Alternatively, name entity recognition system 550 can identify named entities 556 for further processing to determine classes for which the generated named entities 556 belong. For example, the phrase “St. Paul” can be initially identified by system 550 for later determination of whether “St. Paul” is a person name or a location name.

Annotations 556 can be output to the application layer, document index, or further processing as described with respect to FIG. 2 and/or the Linguistic Services Platform mentioned above.

FIG. 6 illustrates named entity recognition system or engine 600, which comprises both lexical analyzer 602 in combination with downstream parser 604 that generate named entity annotations 606, 608 or, alternatively, annotated text 606, 608. In most embodiments, lexical analyzer 602 and parser 604 are generated from Flex and Yacc, respectively, as described above. Lexical analyzer 602 is dedicated to rules, such as regular expression rules 304 illustrated in FIG. 3A and described above. Lexical analyzer applies or implements rule actions 610 (associated with rules 304) upon appropriate pattern match to generate annotations 606. Annotations 606 can, optionally, be output to lattice or platform 612 for further processing by parser 604 or to an application layer, index, or further processing as indicated at 616.

Parser 604 is dedicated to rules, such as grammar rules 354 (illustrated in FIG. 3B) to identify particular sequences of annotations or token types. Parser 604 receives annotations 606 from lexical analyzer 602 or lattice 612 and applies or implements rule actions 614 (associated with rules 354) upon appropriate pattern match to generate or identify additional annotations 608. Annotations 608, (like annotations 606) can be output to the application layer, document index, or for further processing as indicated at 616.

In some embodiments, parser 604 is able to access lexicon 616, such as a lexicon of first names to identify and classify tokens into types. Briefly, Yacc uses a grammar to describe legal token sequences, and can also carry out actions when part or all of a sequence is found. Both Flex and Yacc compile their character and/or token rules into computer program code for highly efficient finite-state recognizers 602, 604 dedicated to those rules; and these programs are then compiled into executable programs.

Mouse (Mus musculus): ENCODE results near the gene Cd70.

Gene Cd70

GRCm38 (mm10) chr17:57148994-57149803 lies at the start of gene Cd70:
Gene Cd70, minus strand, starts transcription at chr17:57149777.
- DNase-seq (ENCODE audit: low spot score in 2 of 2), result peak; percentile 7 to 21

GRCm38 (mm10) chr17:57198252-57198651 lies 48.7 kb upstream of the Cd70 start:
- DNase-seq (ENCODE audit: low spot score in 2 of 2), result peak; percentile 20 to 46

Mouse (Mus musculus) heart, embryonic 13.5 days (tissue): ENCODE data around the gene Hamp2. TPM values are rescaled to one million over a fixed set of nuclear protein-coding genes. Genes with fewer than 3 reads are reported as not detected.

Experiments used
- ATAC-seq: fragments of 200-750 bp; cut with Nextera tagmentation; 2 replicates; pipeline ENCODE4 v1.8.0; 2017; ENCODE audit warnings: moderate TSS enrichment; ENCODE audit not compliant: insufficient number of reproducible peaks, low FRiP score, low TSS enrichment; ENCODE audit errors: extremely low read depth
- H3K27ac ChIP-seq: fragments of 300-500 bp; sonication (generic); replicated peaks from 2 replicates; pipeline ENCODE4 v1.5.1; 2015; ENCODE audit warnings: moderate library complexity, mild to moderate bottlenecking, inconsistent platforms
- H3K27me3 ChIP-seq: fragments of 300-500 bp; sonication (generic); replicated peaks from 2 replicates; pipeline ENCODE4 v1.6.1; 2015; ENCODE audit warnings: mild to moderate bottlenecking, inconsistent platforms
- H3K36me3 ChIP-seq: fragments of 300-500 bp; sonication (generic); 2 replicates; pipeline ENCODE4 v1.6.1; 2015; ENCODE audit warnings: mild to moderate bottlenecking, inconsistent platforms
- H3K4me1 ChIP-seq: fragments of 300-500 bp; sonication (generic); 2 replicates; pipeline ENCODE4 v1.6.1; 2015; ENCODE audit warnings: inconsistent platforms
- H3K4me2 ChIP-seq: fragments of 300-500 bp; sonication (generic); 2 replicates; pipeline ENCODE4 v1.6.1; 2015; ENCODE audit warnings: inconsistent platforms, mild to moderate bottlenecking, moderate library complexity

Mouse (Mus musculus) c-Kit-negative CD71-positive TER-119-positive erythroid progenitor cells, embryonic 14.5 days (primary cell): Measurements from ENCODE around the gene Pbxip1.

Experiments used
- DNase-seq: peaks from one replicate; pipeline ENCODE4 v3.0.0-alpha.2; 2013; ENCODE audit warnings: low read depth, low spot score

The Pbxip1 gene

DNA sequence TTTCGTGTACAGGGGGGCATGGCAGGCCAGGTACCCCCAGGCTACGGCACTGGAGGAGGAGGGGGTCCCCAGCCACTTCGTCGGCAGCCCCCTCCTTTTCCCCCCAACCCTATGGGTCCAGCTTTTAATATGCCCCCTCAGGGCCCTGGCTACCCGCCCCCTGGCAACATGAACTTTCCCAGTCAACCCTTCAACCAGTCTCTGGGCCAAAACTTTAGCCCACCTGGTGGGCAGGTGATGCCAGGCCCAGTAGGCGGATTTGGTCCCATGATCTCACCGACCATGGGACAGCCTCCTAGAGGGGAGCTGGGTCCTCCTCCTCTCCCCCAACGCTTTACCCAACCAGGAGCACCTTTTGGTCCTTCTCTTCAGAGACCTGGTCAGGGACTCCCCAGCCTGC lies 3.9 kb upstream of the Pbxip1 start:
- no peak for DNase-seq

For example, suppose the sequence “Mr. John Smith” is received in natural language text 404. Lexical analyzer 602 can implement a person name rule where titles or constituent character strings such as “Mr.”, “Mrs.”, “Ms.”, “Dr.”, etc. are annotated as <titles> in annotations 606. In the present case, “Mr.” would be recognized and annotated as a title annotation or token <Mr.>. Parser 604 then receives the token <Mr.> and further applies grammar rules to check words following <Mr.>. For example, parser 604 can implement grammar rules that, for example, specify that parser 604 looks up “John” in a first name lexicon 616 to determine whether “John” is a first name. The grammar rules can then specify that parser 604 determine whether “Smith” is capitalized. Assuming proper match of the text pattern to the grammar rules, parser 604 determines that “Mr. John Smith” is a person's name and annotates the text sequence as such to generate annotations 608.

FIG. 6A illustrates an embodiment where annotations or annotated text 608 is output for further processing. Generally, full parsers are used to parse text, especially full sentences into grammatical elements, such as subject, verb, object, etc. Full parsers can be useful in applications such as text translation (especially when coupled to a bilingual dictionary and grammar module) but are relatively slow. In contrast, Flex-generated lexical analyzers and Yacc-generated parsers (and their respective equivalents) process text in a limited, simple left-to-right scan, and consequently, are very fast. Thus, full parsing commonly used in various natural language processing applications is generally much slower than scanning and/or parsing with machine compiler tools.

FIG. 6A illustrates full parser 652 receiving annotated text 608 that can be generated by the scheme illustrated in FIG. 6. Named entities are annotated or tokenized in annotated text 608. Full parser 652 parses sentences in annotated text 608 to generate fully parsed text 654 where grammatical elements such as subject, verbs, and other parts of speech are identified. Annotated text 608 can speed up a full parsing process because full parser 652 can consider a named entity token as one word rather than a string of words, and avoid expensive analysis of every individual word, though typically at the expense of some accuracy. For example, full parser 620 can consider “Mr. John Smith” a single word or entity.